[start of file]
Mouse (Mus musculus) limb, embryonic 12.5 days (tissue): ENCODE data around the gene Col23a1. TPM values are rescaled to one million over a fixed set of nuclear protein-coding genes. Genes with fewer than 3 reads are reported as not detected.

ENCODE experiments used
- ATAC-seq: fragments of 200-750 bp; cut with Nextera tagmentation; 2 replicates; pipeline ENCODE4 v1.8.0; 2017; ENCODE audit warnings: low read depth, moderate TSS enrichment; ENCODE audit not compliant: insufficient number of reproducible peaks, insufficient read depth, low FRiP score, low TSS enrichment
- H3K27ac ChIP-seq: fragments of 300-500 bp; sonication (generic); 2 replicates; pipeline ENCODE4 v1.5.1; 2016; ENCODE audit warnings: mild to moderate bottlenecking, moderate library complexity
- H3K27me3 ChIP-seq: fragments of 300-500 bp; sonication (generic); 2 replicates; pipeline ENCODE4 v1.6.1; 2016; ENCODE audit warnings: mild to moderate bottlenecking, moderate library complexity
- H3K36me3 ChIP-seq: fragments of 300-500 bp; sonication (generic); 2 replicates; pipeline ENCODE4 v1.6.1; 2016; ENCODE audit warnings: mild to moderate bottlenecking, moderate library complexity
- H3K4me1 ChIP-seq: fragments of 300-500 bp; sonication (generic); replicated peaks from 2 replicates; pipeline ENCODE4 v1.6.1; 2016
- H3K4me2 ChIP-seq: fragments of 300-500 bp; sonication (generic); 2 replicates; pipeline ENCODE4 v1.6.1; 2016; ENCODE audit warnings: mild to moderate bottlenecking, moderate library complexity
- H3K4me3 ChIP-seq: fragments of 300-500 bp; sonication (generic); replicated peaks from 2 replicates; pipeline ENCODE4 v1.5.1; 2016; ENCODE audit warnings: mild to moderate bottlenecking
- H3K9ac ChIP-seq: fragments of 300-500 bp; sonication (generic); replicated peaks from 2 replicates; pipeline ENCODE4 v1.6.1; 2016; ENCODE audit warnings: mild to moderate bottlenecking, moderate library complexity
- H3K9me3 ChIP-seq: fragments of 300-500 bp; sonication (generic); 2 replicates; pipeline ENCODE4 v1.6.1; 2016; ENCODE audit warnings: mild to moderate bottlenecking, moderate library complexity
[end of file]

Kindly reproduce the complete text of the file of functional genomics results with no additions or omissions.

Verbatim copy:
Mouse (Mus musculus) limb, embryonic 12.5 days (tissue): ENCODE data around the gene Col23a1. TPM values are rescaled to one million over a fixed set of nuclear protein-coding genes. Genes with fewer than 3 reads are reported as not detected.

ENCODE experiments used
- ATAC-seq: fragments of 200-750 bp; cut with Nextera tagmentation; 2 replicates; pipeline ENCODE4 v1.8.0; 2017; ENCODE audit warnings: low read depth, moderate TSS enrichment; ENCODE audit not compliant: insufficient number of reproducible peaks, insufficient read depth, low FRiP score, low TSS enrichment
- H3K27ac ChIP-seq: fragments of 300-500 bp; sonication (generic); 2 replicates; pipeline ENCODE4 v1.5.1; 2016; ENCODE audit warnings: mild to moderate bottlenecking, moderate library complexity
- H3K27me3 ChIP-seq: fragments of 300-500 bp; sonication (generic); 2 replicates; pipeline ENCODE4 v1.6.1; 2016; ENCODE audit warnings: mild to moderate bottlenecking, moderate library complexity
- H3K36me3 ChIP-seq: fragments of 300-500 bp; sonication (generic); 2 replicates; pipeline ENCODE4 v1.6.1; 2016; ENCODE audit warnings: mild to moderate bottlenecking, moderate library complexity
- H3K4me1 ChIP-seq: fragments of 300-500 bp; sonication (generic); replicated peaks from 2 replicates; pipeline ENCODE4 v1.6.1; 2016
- H3K4me2 ChIP-seq: fragments of 300-500 bp; sonication (generic); 2 replicates; pipeline ENCODE4 v1.6.1; 2016; ENCODE audit warnings: mild to moderate bottlenecking, moderate library complexity
- H3K4me3 ChIP-seq: fragments of 300-500 bp; sonication (generic); replicated peaks from 2 replicates; pipeline ENCODE4 v1.5.1; 2016; ENCODE audit warnings: mild to moderate bottlenecking
- H3K9ac ChIP-seq: fragments of 300-500 bp; sonication (generic); replicated peaks from 2 replicates; pipeline ENCODE4 v1.6.1; 2016; ENCODE audit warnings: mild to moderate bottlenecking, moderate library complexity
- H3K9me3 ChIP-seq: fragments of 300-500 bp; sonication (generic); 2 replicates; pipeline ENCODE4 v1.6.1; 2016; ENCODE audit warnings: mild to moderate bottlenecking, moderate library complexity